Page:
In the progression, team practice begins in Week 5.
“We’re going to have a defensive emphasis,” said Mercer. “As good as you want to be offensively, it comes and it goes. If we can’t play defensively, we’re going to lose anyway.”
Mercer will begin increasing the degree of difficulty with pitch distances, speeds and locations.
“The hardest part for young hitters is they don’t have a sense of timing,” said Mercer. “They don’t know when to start. They don’t know how to be malleable in that regard.”
Mercer said knowing how to take batting practice is incredibly important. There is drill work followed by four or five rounds in the cage.
“We have to ramp up to be able to compete everyday,” said Mercer. “We structure it everyday so they get the same routine.”
Full-game setting with scouting reports and live scrimmages come in Week 6 of the progression.
Coach-pitch scrimmages help address weaknesses.
“All teams struggle with first and second and less than two outs,” said Mercer. “We’re going to get used to it.”
Wright State (3.12) was the No. 1 offense in the country scoring in the first three innings in 2018. The Raiders did this through buying into an approach based on a scouting report on the starting pitcher.
Tempo/rhythm drills are incorporated in Week 7.
Mercer said hitting needs to go at a quick pace.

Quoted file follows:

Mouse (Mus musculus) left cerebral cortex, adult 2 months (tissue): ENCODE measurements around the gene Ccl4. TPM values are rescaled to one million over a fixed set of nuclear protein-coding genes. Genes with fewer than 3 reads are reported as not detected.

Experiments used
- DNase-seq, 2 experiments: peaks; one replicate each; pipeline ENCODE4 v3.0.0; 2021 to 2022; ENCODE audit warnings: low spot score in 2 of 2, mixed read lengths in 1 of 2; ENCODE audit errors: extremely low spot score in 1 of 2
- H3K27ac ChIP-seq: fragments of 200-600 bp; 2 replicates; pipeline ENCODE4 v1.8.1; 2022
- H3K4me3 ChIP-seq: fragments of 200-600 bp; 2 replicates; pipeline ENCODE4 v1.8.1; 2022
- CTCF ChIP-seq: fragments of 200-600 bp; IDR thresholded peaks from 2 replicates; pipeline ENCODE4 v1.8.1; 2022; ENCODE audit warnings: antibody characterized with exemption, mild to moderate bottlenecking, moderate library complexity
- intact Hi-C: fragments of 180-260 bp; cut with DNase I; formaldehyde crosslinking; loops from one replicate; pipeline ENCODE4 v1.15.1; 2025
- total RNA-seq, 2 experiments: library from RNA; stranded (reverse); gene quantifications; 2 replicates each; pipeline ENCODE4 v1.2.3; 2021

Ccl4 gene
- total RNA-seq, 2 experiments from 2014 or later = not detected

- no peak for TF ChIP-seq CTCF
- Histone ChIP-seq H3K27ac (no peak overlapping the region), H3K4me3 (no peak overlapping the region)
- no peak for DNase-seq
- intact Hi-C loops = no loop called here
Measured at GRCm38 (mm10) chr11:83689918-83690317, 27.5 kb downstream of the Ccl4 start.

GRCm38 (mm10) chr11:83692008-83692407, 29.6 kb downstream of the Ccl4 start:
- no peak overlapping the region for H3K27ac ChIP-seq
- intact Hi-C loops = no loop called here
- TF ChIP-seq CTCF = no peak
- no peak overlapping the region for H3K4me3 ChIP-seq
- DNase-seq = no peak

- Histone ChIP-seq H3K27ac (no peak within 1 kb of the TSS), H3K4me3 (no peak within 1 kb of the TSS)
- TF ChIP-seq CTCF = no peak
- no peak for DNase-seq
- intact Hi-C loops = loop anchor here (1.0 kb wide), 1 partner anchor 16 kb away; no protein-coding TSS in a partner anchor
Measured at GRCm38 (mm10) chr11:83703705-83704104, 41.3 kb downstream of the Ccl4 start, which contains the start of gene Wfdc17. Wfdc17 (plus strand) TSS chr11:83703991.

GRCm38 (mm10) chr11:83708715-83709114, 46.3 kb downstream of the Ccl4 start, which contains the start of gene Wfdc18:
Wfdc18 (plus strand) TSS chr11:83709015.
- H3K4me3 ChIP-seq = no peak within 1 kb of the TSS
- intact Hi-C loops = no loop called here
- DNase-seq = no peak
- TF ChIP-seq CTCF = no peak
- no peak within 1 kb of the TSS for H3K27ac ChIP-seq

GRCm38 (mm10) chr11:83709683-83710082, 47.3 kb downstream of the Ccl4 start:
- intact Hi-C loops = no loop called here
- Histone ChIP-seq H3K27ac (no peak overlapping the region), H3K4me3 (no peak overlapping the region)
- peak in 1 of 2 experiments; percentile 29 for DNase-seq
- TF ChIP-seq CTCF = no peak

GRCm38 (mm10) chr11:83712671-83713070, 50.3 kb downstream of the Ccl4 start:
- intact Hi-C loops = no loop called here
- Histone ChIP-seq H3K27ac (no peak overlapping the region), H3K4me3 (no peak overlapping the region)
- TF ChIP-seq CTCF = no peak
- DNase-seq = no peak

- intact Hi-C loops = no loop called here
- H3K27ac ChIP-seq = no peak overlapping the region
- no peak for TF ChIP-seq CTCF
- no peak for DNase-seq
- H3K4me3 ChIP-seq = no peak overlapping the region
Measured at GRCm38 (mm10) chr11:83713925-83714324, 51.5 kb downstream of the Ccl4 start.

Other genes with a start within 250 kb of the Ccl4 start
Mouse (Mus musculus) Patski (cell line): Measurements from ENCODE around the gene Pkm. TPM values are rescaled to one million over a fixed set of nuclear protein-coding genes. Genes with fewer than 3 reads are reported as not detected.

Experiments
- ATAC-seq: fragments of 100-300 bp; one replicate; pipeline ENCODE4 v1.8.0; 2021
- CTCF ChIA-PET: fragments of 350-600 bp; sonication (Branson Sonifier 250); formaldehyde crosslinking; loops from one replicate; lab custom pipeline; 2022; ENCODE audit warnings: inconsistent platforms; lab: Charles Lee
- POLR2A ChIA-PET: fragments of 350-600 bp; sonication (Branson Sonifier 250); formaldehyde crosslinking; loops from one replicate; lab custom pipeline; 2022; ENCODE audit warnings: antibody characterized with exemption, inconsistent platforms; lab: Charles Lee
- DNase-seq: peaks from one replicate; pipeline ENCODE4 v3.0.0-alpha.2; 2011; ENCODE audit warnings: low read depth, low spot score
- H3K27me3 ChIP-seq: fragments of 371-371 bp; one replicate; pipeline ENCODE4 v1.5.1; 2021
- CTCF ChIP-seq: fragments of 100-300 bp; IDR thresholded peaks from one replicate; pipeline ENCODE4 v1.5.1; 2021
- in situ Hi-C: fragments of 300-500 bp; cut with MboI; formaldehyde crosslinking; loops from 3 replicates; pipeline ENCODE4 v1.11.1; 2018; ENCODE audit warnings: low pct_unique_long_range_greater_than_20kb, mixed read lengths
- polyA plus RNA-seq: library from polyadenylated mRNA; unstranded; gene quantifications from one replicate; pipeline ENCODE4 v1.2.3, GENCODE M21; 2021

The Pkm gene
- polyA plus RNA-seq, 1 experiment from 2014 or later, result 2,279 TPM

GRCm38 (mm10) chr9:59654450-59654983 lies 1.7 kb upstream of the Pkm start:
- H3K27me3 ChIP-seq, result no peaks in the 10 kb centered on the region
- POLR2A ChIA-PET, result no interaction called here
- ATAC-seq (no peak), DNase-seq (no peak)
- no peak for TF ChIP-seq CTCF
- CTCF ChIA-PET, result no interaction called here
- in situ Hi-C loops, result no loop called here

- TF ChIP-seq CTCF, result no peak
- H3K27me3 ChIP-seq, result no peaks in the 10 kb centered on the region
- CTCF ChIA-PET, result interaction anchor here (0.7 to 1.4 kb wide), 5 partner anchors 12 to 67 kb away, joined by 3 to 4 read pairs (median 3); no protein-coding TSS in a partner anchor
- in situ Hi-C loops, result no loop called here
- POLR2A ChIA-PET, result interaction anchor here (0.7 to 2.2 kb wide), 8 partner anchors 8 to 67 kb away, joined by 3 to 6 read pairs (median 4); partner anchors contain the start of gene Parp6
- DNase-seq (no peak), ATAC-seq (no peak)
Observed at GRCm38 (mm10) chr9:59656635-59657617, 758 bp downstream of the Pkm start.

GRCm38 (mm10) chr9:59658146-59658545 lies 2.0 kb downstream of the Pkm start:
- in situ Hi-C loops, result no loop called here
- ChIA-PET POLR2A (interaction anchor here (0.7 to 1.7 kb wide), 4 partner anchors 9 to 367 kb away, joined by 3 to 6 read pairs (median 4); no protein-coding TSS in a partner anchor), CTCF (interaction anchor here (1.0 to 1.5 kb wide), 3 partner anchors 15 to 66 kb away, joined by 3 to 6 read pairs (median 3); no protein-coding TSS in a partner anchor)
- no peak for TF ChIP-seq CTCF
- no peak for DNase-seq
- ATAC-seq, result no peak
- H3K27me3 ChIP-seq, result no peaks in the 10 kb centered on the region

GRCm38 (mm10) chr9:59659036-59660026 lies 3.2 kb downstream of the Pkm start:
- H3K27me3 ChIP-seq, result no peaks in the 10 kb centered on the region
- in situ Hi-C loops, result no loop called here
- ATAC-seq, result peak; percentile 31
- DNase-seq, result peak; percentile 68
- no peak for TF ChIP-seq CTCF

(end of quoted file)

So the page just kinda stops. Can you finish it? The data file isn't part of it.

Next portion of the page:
“It’s unfair to ask a group of guys to do something they have not been explicitly prepared to do,” said Mercer. “We’re always growing and trying learn (as coaches). At the end of the day, these guys only get one career.”
In Week 8, coaches set game situations to practice weaknesses. Videotaping will reveal these things.
“It’s not about trying to show guys up, it’s about trying to get guys better,” said Mercer. “Our criticisms matter. We have to build them up.”
Mercer wants to be sure he prepares his players. So it goes back to repeating the message.
“I’m going to beat a dead horse,” said Mercer. “I’m going to be super redundant. You’re going to look at me and go, ‘would you please stop talking about that?’ I don’t care.
“My greatest fear as a coach is a guy looks at me from the batter’s box and they give me a look that tells me ‘you didn’t get me ready for this.’ That’s a terrible feeling as a coach.”
Mercer said that if his team is going to be able to consistently put up crooked numbers, hitters have to be able to hit with men on base.
“We have to be able to apply approaches and data and streamline,” said Mercer. “I’m an analytics guy. But only in the way it applies to winning baseball games. If we can’t be builders and confidence growers, we’re missing the boat in my opinion.”